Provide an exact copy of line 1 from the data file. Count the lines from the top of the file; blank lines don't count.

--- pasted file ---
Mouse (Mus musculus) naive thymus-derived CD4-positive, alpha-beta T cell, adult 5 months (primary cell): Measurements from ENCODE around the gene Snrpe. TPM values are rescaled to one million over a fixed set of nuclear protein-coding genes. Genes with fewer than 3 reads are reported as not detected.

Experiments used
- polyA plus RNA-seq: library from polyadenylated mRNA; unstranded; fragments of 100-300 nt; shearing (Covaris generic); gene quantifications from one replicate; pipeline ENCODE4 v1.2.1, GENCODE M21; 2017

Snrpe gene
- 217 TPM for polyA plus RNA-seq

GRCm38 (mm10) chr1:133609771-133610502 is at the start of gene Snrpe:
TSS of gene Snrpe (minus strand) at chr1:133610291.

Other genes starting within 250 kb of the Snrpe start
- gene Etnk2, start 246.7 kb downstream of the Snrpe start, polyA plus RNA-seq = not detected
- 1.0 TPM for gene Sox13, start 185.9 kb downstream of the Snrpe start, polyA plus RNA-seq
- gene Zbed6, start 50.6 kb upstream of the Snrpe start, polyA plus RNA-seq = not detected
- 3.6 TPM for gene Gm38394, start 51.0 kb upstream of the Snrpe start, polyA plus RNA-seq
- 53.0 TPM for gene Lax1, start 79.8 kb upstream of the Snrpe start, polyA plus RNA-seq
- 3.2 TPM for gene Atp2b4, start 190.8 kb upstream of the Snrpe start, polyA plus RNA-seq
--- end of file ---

Mouse (Mus musculus) naive thymus-derived CD4-positive, alpha-beta T cell, adult 5 months (primary cell): Measurements from ENCODE around the gene Snrpe. TPM values are rescaled to one million over a fixed set of nuclear protein-coding genes. Genes with fewer than 3 reads are reported as not detected.